George Osborne unveiling his 2015 budget is a good reminder for us to revise ours. One of the big changes announced by the Chancellor will benefit UK savers. This is great news - if you are in a position to save. This month, grab a calculator and see how you can make your money go further.
Adjust your budget - If your idea of savings is whatever fell our your pocket into the sofa, then consider the three C’s: cut back, cut costs and cut out.
Cut back – We all have a few luxuries in the budget, but are there some that you could reduce to save money? For example, a takeaway for two each week could cost you around £18. If you only went for a takeaway every other week, it would save you around £468 per year. Similarly reducing a £3.50 lunch out every day to just one day a week, you could save up to £728.
Cut costs – Some expenses you might find you can continue but at a cheaper cost. For example, switching to a cheaper energy provider, using restaurant discount vouchers when eating out or buying cheaper supermarket own-branded products.
Cut out - Often people have gym memberships or subscriptions that they are not using, or not getting enough value for money on. With the weather improving could you try running or cycling outside instead of forking out on a costly gym membership? Many people find that a few simple changes can make a real difference to the amount they have left over at the end of the month.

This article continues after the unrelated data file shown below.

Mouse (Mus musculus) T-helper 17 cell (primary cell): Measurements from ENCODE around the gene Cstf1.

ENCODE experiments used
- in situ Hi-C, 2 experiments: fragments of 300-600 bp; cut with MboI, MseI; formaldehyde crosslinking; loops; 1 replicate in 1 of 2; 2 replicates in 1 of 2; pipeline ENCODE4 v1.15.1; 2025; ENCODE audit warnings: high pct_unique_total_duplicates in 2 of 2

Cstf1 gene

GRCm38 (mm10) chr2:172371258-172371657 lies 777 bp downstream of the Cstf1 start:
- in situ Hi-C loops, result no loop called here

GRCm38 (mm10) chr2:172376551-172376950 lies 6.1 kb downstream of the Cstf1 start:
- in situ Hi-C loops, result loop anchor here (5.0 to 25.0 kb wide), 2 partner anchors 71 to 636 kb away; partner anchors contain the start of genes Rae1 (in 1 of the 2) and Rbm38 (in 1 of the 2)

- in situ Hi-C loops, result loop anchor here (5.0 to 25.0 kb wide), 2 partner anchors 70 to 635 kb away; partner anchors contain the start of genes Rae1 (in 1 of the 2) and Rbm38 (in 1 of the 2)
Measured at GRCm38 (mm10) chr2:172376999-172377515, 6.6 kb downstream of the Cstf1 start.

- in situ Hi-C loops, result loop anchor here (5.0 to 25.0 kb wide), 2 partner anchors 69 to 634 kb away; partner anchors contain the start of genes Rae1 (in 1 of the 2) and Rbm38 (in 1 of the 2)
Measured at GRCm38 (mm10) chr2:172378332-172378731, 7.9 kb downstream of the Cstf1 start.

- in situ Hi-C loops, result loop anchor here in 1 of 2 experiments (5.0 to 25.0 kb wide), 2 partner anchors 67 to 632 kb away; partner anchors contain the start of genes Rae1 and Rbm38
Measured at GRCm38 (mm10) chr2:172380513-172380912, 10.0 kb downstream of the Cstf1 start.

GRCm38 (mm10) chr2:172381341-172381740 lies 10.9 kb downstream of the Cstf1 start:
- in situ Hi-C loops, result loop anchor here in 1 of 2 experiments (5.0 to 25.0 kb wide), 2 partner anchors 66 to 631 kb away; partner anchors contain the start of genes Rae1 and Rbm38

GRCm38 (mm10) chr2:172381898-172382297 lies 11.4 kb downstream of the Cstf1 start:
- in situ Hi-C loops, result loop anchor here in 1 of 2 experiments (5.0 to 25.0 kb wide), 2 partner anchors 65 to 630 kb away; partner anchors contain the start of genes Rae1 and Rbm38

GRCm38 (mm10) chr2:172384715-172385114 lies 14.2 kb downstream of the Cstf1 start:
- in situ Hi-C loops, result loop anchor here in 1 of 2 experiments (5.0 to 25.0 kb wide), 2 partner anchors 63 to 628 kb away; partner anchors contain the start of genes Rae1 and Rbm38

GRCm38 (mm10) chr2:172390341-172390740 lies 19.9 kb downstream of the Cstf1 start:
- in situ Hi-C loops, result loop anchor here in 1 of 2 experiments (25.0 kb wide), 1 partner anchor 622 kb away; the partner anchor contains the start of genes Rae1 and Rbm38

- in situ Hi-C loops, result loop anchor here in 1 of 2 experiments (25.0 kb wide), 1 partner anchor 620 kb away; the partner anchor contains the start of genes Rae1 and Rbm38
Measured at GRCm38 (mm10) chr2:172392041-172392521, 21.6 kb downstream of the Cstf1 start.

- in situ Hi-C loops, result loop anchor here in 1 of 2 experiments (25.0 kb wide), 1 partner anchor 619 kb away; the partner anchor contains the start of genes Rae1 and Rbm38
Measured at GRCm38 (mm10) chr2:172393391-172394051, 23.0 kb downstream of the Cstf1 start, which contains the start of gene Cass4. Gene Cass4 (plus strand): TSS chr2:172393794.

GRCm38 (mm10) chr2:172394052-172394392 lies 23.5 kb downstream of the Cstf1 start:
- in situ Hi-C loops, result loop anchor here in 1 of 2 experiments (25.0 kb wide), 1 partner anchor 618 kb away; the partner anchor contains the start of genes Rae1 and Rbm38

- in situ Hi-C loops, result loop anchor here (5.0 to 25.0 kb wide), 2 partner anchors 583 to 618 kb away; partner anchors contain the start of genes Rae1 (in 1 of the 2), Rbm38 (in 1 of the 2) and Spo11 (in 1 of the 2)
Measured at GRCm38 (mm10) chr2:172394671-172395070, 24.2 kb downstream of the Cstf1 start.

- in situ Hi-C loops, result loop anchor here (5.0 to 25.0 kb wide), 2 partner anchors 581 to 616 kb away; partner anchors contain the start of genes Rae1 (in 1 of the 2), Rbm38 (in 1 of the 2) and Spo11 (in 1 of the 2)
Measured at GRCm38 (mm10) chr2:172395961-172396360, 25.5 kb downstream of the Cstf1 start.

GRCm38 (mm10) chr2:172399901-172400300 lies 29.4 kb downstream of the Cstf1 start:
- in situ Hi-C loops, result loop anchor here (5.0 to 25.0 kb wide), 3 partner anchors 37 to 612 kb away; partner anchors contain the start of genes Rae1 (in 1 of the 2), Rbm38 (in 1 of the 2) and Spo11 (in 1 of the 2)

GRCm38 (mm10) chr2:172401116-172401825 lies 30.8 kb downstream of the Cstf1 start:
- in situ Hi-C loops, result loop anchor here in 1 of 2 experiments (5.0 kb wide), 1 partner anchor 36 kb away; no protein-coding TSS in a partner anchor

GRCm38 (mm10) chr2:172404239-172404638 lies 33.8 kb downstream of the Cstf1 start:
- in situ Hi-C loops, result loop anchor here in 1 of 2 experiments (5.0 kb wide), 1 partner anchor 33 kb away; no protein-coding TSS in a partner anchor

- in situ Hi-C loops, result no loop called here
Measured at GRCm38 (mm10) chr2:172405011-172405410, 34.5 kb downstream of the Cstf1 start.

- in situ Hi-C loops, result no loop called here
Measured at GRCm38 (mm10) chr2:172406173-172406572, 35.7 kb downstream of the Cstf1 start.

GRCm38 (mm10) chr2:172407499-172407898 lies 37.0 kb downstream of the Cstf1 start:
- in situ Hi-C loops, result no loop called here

Savings - Savings are not just for a rainy day, but are very important for future needs. Setting some saving goals will help you to keep motivated, so make a list of future expenses both short- and long-term, such as car insurance, house improvements or University fees. Calculate how long you want to save for and how much you’d need each month, then set up a monthly standing order into a savings account.
Small things add up - From this April, personal allowance tax changes from the previous budget will come into effect meaning that most of us will see around an extra £10 in their pay cheque each month. Ok it’s a small addition, but why not make it go further by putting it into a savings account rather than letting it vanish into the black hole of your spending. If you did that now you could find yourself with an extra £90 for Christmas.
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